The Kamchatka Peninsula, in the far East of Russia, has the highest concentration of active volcanoes on Earth. Its climate is cold due to the Arctic winds from Siberia combined with cold sea currents passing through the Bearing Strait, meaning much of it is glaciated.

Mutnovsky is a volcano located in the south of the peninsula, which last erupted in March 2000. At the base of the volcano are numerous labyrinths of caves within ice. The caves are carved into the ice by volcanically heated water. The roof of the cave shown in our image of the week is thin enough to allow sunlight to penetrate. The light is filtered by the ice creating a magical environment inside the cave, which looks a bit like the stained glass windows of a cathedral. It is not always easy to access these caves, but when the conditions are favourable it makes for a wonderful sight!

The Mutnovsky volcano is fairly accessible for tourists, around 70 km south of the city of Petropavlovsk-Kamchatsky. Maybe this could be the holiday destination you have been searching for?

Further Reading

We have featured a number of stories about ice-volcano interaction on our blog before, read more about them here, here and here!

Edited by Sophie Berger

Image of the Week – Goodness gracious, great balls of ice!

Image of the Week – Goodness gracious, great balls of ice!

At first glance our image of the week may look like an ordinary stoney beach…but if you look more closely you will see that this beach is not, in fact, covered in stones or pebbles but balls of ice! We have written posts about many different weird and wonderful ice formations and phenomena (e.g. hair ice or ice tsunamis) here at the EGU Cryosphere blog and here is another one to add to the list – ice balls!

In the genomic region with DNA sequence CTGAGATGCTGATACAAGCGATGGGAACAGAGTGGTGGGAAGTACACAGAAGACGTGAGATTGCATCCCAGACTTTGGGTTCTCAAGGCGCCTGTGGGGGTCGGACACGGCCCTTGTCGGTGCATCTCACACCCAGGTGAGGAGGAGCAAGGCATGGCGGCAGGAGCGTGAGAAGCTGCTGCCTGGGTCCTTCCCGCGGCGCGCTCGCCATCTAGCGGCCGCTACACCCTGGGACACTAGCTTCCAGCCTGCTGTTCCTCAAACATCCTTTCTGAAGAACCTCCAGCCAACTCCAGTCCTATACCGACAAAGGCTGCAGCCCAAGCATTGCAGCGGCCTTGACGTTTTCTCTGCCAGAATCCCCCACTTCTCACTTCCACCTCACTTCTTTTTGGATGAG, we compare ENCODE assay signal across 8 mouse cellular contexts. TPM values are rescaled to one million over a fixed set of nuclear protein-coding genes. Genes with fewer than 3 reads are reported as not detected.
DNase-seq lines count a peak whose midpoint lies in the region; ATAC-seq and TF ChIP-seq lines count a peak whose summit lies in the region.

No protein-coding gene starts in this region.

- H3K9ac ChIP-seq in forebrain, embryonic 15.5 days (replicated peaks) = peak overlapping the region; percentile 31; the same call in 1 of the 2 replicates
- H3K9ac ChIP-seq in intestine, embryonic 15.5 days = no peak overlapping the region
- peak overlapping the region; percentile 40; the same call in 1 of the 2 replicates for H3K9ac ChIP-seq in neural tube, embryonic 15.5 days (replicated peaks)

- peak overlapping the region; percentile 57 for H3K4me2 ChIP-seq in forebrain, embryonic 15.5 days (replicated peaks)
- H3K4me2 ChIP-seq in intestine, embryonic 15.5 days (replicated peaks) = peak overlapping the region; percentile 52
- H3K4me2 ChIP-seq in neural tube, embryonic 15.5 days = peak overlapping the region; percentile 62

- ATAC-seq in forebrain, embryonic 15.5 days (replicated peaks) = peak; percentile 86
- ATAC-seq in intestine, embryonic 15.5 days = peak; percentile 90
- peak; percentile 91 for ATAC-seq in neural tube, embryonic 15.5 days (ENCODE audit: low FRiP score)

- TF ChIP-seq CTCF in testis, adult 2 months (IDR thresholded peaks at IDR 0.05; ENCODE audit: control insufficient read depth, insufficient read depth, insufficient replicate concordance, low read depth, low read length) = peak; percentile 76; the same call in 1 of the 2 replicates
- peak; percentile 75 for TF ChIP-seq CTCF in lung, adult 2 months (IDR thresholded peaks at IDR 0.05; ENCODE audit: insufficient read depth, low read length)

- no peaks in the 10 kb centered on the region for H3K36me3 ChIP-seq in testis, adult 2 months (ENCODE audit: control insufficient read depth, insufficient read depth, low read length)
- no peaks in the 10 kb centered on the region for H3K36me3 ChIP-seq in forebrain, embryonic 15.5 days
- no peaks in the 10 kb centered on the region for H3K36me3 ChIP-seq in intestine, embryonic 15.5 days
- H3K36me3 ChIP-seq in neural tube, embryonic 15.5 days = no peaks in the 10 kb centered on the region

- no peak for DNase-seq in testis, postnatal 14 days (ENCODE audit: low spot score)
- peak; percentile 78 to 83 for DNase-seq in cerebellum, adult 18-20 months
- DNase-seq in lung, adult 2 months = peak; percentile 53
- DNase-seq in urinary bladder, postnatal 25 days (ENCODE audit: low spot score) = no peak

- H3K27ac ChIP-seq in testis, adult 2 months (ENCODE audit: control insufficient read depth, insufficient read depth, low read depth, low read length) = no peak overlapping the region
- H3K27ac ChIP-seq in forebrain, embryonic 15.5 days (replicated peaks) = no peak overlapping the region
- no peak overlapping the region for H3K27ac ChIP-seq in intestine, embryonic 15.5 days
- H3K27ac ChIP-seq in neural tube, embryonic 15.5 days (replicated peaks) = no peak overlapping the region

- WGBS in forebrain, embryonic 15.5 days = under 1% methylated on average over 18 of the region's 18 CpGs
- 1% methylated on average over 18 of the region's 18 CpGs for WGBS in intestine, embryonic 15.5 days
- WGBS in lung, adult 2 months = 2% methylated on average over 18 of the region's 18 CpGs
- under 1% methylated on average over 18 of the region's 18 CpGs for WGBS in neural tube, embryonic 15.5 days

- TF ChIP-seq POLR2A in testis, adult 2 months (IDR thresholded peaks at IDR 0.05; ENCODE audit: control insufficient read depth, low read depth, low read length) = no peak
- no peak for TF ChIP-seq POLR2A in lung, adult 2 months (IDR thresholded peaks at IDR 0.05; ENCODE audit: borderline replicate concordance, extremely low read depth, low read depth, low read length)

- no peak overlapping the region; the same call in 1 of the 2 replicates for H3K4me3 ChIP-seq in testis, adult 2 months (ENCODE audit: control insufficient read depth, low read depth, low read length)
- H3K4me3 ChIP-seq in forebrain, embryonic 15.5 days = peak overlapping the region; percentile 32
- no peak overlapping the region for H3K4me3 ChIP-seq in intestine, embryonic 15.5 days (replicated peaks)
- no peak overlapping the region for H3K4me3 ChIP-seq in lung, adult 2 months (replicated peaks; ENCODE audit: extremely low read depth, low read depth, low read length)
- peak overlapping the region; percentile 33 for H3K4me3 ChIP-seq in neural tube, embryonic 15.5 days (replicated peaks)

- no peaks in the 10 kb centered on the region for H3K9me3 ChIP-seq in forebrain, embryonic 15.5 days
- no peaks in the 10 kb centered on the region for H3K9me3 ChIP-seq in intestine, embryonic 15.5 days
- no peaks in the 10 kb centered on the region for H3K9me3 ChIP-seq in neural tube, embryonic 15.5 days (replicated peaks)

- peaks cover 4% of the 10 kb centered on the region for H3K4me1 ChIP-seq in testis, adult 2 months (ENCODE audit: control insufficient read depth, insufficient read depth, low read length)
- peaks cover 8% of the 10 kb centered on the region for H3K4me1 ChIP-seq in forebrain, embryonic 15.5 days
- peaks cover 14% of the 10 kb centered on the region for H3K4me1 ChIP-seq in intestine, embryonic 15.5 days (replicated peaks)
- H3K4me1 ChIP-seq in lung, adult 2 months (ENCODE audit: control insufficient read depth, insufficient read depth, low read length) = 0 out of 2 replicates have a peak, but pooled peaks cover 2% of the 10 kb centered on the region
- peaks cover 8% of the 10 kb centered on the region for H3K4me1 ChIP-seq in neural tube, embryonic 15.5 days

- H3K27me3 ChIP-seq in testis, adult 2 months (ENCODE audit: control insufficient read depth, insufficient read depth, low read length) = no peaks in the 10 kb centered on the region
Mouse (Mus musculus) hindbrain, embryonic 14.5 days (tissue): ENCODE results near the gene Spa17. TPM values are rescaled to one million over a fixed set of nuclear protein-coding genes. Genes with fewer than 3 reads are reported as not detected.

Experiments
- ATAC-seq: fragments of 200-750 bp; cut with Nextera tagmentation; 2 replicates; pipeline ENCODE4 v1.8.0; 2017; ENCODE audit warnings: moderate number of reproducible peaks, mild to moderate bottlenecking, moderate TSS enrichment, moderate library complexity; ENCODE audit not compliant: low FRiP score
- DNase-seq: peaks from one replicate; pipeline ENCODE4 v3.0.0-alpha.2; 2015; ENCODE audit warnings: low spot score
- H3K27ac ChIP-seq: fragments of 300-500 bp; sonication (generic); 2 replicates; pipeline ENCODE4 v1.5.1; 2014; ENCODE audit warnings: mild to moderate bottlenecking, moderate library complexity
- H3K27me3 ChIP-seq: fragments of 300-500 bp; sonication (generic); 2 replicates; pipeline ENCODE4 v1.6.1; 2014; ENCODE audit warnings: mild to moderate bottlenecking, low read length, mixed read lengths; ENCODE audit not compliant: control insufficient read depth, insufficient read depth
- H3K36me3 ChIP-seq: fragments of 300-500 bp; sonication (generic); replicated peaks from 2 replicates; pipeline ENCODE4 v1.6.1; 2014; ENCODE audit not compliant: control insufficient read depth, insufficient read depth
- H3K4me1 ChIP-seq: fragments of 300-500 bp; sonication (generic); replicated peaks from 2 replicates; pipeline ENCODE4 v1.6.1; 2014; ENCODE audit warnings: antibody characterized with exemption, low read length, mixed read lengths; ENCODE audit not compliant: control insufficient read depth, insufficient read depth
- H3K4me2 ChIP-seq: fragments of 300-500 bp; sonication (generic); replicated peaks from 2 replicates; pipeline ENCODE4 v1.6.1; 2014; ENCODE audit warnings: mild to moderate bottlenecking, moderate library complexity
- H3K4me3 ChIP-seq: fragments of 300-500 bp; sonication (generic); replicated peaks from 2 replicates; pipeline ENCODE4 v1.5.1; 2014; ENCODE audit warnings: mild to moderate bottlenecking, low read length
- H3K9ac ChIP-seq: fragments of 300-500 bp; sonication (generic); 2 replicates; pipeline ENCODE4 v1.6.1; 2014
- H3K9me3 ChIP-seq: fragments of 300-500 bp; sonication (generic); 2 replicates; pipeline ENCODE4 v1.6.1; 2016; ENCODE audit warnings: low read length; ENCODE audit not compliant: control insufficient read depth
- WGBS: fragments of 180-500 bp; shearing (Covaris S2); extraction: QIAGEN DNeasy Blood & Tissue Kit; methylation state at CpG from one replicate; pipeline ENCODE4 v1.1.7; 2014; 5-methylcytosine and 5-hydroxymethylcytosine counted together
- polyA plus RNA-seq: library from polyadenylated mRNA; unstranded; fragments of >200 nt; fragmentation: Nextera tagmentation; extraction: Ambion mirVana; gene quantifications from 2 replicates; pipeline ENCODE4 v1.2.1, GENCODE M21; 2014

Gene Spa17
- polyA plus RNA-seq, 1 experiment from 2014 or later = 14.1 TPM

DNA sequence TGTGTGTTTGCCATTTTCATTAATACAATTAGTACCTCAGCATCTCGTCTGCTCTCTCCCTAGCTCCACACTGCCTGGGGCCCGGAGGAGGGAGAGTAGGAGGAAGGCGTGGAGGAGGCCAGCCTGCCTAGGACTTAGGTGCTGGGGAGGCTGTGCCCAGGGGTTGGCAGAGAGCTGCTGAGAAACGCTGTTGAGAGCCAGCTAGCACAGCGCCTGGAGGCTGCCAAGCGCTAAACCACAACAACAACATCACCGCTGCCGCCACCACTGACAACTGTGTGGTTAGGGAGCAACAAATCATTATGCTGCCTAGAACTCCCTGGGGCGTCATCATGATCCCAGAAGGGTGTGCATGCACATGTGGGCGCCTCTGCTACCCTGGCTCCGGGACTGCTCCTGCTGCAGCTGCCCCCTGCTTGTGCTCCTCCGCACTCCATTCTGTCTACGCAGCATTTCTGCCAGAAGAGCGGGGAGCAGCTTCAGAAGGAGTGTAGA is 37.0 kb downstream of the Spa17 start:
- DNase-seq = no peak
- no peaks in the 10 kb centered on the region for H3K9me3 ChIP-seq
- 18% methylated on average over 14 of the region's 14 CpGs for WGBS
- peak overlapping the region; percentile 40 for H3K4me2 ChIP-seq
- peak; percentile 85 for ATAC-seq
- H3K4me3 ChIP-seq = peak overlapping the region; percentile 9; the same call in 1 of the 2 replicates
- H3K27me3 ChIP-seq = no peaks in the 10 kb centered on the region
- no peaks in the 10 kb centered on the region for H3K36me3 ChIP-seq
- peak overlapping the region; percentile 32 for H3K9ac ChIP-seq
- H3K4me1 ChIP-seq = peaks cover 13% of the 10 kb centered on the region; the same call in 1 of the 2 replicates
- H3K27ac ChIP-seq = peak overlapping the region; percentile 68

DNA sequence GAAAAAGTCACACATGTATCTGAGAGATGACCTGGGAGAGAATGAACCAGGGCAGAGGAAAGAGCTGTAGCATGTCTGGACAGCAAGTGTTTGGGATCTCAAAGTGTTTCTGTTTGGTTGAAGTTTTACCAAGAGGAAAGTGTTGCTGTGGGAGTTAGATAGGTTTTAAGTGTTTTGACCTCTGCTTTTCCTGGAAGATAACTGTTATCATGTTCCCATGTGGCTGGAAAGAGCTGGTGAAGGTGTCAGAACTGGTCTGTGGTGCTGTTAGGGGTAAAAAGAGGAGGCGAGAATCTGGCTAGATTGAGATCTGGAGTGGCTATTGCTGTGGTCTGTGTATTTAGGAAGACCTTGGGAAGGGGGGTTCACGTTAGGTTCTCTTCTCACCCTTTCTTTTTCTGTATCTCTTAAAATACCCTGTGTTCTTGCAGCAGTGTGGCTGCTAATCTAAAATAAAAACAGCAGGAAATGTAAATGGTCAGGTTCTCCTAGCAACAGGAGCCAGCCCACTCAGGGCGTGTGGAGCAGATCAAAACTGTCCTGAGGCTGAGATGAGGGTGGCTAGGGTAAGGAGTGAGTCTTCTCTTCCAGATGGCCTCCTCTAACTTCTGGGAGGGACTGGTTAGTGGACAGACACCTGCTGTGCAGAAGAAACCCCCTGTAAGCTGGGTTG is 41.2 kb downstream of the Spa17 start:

During the northern hemisphere winter these naturally formed balls of ice have been found on several Arctic shores; as well as Estonia there have been reports of them in RussiaNorth America and Northern Germany. There are even photos of “ball ice” in the Great Lakes from a 1966 book of aerial photography published by the University of Michigan. However, they are still a rare occurrence, surprising and delighting onlookers when they appear.

How do they form and why are they not seen more often?

These ice balls are thought to form from ice slush, which is amalgamated by turbulent water to form rough lumpy ice masses – similar to the way you would roll a small snow ball into a much larger one to form a snow man. The ice masses are then rounded into the smooth spherical shapes you see in our image of the week by wave action rolling them around in shallow water near the shore (see video below). This is much the same way as pebbles on a beach are smoothed and rounded – it just happens a lot faster with ice balls than solid pebbles!

It seems that the right combination of wind strength, wind direction, sea temperature and coast line shape are needed to form these features and then bring them on to the shore. For all of these things to occur at the same time is rare and special!